"It is a rare song that deserves its own book, but Hallelujah is one of them."
— Brad Wheeler, The Globe and Mail (Toronto)
"Fans of Leonard Cohen, and there are millions of them, will be enthralled by this portrait of 'a kind of modern minstrel'."
— David Stratton, The Australian
"A rousing portrait of the power of expression, something that Leonard Cohen perfected more than most songwriters that ever lived."
— Brian Tallerico, RogerEbert.com
"Hallelujah is one for the fans, thorough and informative, like a set of cinematic liner notes, largely content to marvel at the majesty of its subject and the vibrant afterlife of his work."
— Xan Brooks, Guardian
"The documentary’s account of the song’s fate, indebted to Alan Light’s book 'The Holy or the Broken,' is a fascinating study in the mechanics and metaphysics of pop-culture memory."
— A.O. Scott, The New York Times
"The film delves into every aspect of Cohen’s 'Hallelujah' – the amount of time it took to write the song, the meaning of the song, the different covers of the song, and just what did Cohen think about it."
— Sarah Jane, Austin Chronicle
"A densely detailed biography of the Canadian poet, singer and songwriter that was directed by Dayna Goldfine and Dan Geller, this majestic, almost symphonic documentary is also a chronicle of the singular song Cohen wrote."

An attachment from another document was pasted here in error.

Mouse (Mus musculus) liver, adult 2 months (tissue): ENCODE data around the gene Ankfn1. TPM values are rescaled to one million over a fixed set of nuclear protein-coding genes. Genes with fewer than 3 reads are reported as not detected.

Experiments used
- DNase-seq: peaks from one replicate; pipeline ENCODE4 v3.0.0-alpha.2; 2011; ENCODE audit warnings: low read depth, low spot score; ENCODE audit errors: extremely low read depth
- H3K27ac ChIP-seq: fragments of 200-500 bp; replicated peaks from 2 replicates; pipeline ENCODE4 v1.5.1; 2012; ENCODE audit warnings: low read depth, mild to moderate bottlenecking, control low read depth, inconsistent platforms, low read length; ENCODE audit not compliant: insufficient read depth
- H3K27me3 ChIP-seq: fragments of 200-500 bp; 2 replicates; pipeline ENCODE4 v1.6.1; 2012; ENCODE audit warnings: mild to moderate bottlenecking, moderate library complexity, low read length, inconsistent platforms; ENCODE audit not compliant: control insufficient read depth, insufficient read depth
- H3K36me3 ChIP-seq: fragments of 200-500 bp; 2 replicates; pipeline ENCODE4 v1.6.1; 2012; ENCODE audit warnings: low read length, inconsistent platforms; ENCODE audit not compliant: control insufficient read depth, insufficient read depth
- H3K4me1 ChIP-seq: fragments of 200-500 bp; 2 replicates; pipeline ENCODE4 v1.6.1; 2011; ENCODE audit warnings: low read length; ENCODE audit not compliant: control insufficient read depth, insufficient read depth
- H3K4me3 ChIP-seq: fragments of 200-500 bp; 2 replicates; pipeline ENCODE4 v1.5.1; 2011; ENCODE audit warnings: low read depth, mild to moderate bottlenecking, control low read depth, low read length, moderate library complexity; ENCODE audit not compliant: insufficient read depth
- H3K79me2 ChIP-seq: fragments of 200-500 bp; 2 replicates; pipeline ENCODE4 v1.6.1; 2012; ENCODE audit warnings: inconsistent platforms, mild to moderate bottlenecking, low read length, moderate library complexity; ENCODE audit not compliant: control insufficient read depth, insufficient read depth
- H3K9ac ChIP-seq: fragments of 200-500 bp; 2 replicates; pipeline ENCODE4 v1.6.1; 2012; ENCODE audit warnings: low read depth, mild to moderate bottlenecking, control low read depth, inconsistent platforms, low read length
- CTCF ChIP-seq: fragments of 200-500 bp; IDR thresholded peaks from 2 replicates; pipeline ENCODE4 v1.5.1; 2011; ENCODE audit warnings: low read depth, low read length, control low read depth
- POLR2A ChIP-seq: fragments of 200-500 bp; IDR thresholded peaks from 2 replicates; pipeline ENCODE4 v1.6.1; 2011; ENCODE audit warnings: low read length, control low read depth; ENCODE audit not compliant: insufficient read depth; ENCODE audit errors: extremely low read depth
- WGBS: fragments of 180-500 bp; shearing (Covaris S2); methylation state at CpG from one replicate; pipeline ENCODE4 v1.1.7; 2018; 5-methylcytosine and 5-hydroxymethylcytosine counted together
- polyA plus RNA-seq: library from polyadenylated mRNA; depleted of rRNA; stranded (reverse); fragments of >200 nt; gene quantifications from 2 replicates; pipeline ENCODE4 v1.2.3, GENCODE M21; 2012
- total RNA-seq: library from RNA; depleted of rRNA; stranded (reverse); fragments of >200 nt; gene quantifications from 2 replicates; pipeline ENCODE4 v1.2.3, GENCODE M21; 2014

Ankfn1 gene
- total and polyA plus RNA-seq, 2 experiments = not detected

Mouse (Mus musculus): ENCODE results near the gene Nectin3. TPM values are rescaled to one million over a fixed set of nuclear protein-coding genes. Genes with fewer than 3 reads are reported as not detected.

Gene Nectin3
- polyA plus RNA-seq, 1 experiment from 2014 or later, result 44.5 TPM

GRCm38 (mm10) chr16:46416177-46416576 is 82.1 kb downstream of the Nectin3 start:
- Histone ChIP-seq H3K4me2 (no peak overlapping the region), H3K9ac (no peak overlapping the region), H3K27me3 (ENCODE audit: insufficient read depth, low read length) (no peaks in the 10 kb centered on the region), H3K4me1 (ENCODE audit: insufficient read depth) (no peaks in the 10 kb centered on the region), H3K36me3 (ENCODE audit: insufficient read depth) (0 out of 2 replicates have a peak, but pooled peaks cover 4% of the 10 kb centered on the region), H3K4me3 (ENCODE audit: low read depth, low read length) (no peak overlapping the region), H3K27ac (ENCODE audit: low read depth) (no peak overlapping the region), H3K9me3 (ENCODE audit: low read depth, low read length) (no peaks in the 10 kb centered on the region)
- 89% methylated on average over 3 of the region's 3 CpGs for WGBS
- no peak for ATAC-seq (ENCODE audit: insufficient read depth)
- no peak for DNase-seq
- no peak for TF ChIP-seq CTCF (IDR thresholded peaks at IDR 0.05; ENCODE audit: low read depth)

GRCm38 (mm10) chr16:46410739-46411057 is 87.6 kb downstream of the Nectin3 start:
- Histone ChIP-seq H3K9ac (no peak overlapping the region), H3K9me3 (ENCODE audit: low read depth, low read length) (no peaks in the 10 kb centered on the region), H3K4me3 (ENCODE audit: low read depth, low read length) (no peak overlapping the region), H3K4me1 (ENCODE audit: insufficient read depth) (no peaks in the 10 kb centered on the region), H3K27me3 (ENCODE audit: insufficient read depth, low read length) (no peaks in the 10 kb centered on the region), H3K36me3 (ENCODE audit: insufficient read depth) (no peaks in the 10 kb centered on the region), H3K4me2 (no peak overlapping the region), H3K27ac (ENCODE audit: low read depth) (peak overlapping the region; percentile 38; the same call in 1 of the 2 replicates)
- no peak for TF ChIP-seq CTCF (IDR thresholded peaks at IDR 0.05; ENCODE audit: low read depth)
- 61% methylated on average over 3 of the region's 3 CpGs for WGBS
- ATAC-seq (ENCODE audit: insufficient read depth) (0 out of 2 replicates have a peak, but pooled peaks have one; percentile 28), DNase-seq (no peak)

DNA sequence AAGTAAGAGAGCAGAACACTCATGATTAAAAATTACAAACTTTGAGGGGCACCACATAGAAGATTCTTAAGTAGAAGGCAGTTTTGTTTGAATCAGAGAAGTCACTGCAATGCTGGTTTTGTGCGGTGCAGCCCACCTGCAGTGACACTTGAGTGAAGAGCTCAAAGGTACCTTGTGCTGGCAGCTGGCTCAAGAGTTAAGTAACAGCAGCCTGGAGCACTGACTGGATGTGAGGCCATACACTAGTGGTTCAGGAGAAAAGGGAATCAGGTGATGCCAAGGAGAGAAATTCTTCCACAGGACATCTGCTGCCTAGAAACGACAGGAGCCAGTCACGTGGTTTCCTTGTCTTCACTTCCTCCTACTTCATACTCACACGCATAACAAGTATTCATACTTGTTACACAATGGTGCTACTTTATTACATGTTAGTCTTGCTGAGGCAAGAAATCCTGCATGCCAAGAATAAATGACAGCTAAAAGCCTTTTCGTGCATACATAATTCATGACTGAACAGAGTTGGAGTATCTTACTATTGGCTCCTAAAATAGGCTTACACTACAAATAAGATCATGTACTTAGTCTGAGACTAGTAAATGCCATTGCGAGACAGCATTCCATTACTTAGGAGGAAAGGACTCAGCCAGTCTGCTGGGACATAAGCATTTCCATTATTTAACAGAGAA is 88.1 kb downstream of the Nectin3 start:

— Joe Morgenstern, Wall Street Journal
"Filmmakers Dan Geller and Dayna Goldfine, inspired by the Alan Light’s book The Holy or the Broken: Leonard Cohen, Jeff Buckley & the Unlikely Ascent of Hallelujah, leave almost no stone unturned in their quest to examine the enduring appeal of “Hallelujah” across the years and mediums."
— Kim Hughes, Original-Cin
"Rather than structure their movie as a chronological biography, the co-directors, Daniel Geller and Dayna Goldfine, wisely focus on the genesis of Cohen’s most celebrated and performed song, 'Hallelujah.' This approach allows them to interweave Cohen’s entire career while also avoiding the one-thing-after-another sprawl that often bogs down these kinds of films."
— Peter Rainer, Christian Science Monitor